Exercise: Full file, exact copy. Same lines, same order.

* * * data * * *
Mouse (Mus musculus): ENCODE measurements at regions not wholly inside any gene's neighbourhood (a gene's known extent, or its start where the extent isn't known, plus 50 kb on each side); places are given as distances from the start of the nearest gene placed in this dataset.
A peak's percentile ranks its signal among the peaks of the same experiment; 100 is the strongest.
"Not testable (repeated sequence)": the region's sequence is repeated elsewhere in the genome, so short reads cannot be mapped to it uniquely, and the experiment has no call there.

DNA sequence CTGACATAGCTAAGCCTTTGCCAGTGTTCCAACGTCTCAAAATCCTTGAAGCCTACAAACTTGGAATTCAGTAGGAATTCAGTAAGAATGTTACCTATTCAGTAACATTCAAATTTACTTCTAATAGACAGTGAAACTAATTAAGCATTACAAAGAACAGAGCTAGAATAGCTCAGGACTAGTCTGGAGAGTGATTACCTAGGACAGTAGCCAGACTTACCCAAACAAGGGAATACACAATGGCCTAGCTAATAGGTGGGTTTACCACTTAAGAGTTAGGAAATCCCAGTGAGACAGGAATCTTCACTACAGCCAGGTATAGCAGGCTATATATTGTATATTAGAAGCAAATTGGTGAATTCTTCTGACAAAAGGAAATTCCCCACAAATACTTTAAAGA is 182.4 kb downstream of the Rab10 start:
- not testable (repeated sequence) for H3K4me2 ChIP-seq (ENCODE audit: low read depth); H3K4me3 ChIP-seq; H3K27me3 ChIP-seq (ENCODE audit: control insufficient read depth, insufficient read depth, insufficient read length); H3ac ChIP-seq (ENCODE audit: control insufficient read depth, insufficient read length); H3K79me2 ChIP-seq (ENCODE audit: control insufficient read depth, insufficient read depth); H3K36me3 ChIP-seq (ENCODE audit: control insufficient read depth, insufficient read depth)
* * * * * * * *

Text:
Mouse (Mus musculus): ENCODE measurements at regions not wholly inside any gene's neighbourhood (a gene's known extent, or its start where the extent isn't known, plus 50 kb on each side); places are given as distances from the start of the nearest gene placed in this dataset.
A peak's percentile ranks its signal among the peaks of the same experiment; 100 is the strongest.
"Not testable (repeated sequence)": the region's sequence is repeated elsewhere in the genome, so short reads cannot be mapped to it uniquely, and the experiment has no call there.

DNA sequence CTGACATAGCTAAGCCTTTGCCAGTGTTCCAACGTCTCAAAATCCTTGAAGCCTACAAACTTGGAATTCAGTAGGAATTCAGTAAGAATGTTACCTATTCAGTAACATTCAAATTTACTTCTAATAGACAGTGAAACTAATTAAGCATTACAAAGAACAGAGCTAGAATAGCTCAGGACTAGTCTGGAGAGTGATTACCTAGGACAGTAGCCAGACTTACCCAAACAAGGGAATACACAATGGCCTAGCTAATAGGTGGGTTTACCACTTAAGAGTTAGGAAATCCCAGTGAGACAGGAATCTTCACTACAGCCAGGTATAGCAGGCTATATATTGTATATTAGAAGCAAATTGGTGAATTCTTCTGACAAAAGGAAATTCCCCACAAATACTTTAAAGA is 182.4 kb downstream of the Rab10 start:
- not testable (repeated sequence) for H3K4me2 ChIP-seq (ENCODE audit: low read depth); H3K4me3 ChIP-seq; H3K27me3 ChIP-seq (ENCODE audit: control insufficient read depth, insufficient read depth, insufficient read length); H3ac ChIP-seq (ENCODE audit: control insufficient read depth, insufficient read length); H3K79me2 ChIP-seq (ENCODE audit: control insufficient read depth, insufficient read depth); H3K36me3 ChIP-seq (ENCODE audit: control insufficient read depth, insufficient read depth)